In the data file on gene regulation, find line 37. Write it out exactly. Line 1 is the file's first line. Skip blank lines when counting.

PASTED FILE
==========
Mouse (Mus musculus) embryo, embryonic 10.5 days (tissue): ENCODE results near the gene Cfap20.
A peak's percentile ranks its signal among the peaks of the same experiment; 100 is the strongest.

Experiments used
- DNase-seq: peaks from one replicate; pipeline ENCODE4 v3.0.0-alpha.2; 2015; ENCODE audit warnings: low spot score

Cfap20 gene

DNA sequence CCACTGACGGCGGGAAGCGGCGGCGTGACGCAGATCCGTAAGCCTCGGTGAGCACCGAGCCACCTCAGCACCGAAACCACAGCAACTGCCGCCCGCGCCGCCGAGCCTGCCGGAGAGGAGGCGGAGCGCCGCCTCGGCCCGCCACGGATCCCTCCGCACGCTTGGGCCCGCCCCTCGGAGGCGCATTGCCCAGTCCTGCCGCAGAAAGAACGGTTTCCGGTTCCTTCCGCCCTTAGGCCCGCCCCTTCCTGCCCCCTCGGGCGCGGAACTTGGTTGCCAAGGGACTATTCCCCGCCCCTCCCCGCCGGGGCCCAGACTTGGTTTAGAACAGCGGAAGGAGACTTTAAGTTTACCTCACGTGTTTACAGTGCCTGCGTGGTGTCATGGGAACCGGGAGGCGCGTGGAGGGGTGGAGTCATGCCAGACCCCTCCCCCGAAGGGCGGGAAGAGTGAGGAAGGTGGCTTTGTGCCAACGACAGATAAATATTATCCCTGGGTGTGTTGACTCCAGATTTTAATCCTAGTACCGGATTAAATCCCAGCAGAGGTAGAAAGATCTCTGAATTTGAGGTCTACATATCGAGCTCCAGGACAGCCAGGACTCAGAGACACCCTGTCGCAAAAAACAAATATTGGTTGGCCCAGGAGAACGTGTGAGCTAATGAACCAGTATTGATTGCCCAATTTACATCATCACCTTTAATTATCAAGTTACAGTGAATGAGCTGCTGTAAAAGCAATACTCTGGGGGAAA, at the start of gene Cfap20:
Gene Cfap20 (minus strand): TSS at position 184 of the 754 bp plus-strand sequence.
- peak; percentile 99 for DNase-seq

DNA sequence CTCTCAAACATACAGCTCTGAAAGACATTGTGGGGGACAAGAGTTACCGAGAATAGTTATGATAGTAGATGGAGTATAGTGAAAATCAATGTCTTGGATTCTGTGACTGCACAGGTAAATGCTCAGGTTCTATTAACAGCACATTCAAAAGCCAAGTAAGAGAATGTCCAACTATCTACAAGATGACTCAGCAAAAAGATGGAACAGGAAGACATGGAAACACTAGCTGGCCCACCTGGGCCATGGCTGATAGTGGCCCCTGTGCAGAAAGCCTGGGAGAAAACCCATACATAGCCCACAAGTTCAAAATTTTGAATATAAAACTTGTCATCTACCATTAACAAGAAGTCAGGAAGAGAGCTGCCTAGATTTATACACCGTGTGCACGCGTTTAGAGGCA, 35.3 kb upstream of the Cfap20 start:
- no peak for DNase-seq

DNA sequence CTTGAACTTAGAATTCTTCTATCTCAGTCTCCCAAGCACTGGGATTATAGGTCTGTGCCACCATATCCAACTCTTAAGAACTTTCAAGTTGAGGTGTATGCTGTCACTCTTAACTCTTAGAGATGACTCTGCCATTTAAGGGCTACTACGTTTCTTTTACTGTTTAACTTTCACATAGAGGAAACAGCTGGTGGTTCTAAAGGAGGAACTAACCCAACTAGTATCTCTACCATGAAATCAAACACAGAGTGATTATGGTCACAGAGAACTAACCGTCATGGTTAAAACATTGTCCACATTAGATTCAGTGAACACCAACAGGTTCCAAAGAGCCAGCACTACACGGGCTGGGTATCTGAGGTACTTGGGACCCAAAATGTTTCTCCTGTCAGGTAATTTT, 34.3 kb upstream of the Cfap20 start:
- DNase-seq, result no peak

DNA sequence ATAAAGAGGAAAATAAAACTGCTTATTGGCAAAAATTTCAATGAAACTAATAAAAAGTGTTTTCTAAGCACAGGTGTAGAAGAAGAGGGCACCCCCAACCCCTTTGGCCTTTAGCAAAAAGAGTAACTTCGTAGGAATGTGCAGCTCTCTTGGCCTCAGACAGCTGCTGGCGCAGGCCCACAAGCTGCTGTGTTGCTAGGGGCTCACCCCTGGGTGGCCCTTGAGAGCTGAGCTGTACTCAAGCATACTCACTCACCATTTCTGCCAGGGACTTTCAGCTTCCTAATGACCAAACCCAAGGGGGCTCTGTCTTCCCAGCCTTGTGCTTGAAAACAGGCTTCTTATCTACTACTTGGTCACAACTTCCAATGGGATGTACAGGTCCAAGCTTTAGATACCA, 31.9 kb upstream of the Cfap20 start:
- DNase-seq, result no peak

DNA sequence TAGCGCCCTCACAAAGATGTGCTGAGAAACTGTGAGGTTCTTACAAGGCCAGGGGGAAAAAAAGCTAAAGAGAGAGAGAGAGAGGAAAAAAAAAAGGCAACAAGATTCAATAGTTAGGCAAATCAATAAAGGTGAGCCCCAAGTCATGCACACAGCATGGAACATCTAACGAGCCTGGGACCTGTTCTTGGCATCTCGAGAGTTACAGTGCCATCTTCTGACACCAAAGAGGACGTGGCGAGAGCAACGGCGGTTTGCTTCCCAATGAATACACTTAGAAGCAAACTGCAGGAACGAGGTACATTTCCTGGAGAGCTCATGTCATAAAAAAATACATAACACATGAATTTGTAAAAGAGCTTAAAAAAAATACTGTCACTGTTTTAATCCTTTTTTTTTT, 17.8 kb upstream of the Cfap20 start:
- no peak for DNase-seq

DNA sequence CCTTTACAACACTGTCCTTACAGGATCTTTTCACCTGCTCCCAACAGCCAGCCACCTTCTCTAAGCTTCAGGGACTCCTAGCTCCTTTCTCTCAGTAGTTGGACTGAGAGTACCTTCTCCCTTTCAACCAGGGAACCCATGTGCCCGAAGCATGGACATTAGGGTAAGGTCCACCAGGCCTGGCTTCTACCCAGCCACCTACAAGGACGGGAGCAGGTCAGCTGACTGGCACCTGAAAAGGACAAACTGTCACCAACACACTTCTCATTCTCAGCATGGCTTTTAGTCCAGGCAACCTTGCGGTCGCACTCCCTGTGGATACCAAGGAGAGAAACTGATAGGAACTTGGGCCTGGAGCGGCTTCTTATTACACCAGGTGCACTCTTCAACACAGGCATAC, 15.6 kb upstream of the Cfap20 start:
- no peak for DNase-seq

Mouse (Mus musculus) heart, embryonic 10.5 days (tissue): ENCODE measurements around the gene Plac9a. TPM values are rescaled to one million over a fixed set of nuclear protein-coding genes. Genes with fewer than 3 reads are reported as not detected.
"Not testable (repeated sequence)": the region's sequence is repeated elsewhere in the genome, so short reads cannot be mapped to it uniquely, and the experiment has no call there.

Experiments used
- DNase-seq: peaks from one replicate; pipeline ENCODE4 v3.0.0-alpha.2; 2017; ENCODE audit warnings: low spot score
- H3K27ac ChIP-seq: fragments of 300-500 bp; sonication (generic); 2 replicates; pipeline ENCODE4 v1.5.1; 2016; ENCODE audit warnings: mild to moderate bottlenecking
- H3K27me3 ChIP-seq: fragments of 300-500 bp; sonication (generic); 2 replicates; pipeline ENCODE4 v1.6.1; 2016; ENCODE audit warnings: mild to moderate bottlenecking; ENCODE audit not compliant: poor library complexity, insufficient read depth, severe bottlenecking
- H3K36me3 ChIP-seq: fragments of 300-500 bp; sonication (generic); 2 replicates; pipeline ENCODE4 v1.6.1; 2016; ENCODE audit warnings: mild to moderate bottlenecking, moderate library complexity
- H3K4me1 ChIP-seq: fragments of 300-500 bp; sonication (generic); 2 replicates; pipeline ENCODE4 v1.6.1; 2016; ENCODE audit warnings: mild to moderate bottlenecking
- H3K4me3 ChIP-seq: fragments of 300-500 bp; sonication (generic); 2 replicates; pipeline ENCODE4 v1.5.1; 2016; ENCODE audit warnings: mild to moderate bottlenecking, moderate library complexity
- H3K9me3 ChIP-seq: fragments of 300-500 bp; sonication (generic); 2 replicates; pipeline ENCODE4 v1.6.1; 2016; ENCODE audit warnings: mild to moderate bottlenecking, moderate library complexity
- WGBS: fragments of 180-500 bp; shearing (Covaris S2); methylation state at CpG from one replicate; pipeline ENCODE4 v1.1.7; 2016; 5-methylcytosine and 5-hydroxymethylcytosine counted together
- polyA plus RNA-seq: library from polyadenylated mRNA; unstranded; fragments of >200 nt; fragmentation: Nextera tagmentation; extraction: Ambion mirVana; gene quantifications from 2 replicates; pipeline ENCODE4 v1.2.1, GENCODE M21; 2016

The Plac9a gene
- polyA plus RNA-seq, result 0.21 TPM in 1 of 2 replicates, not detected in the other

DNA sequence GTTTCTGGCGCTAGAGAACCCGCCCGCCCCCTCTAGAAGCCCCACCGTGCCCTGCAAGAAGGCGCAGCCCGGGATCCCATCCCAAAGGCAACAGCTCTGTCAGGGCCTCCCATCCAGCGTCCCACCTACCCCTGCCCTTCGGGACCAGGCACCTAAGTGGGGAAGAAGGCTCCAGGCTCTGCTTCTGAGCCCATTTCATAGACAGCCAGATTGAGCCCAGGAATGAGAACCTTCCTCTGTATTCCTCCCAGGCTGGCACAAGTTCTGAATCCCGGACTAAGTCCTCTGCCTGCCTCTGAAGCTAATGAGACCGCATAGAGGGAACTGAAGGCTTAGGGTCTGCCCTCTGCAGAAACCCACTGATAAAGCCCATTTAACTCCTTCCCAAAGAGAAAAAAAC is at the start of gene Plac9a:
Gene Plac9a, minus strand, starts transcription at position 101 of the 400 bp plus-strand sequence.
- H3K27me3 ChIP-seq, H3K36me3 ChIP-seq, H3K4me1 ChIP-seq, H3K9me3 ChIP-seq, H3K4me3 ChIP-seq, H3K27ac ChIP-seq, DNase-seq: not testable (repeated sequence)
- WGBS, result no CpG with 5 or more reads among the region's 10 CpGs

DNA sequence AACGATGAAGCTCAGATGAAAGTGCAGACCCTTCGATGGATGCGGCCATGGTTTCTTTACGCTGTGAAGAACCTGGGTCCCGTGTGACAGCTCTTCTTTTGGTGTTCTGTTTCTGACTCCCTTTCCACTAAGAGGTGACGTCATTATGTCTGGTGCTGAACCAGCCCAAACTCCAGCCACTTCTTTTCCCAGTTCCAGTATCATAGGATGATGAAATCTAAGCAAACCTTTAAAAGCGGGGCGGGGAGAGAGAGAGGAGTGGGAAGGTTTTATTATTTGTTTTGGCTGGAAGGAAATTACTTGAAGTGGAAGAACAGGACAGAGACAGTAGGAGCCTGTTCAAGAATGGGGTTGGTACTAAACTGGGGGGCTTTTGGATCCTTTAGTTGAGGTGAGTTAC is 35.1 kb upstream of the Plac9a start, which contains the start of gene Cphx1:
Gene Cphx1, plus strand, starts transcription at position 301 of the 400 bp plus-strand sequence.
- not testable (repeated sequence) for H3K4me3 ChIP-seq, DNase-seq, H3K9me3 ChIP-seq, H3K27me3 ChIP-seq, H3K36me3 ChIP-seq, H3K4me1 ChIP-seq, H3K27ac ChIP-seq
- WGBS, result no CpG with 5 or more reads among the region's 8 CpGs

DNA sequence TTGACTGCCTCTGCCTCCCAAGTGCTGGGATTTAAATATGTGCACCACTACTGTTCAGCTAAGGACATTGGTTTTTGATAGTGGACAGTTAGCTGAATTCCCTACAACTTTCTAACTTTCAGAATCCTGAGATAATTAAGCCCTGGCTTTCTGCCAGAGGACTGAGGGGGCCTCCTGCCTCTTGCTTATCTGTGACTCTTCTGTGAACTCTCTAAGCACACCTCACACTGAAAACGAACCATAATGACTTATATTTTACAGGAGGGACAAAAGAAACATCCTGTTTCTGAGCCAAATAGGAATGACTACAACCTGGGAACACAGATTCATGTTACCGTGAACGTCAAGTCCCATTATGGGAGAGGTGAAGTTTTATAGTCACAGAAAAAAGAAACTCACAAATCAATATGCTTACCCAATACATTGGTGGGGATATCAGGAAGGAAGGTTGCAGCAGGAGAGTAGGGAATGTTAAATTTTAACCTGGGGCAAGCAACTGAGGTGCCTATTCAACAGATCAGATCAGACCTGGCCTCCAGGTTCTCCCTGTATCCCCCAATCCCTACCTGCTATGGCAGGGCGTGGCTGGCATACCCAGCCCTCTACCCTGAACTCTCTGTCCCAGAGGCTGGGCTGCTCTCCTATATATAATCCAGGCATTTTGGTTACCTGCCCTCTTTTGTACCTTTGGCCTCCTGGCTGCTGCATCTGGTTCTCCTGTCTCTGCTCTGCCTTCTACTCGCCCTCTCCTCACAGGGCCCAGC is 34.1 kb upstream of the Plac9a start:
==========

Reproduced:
DNA sequence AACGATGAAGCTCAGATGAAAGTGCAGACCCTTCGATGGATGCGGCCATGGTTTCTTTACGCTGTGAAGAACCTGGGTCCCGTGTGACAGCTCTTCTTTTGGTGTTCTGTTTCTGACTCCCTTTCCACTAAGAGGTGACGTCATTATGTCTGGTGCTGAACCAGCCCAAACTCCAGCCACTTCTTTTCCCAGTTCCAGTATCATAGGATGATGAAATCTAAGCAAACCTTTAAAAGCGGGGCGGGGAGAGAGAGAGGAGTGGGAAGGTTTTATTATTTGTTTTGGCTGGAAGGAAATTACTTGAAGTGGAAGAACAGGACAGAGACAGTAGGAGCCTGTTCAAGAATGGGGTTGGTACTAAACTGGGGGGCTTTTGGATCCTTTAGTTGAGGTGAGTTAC is 35.1 kb upstream of the Plac9a start, which contains the start of gene Cphx1: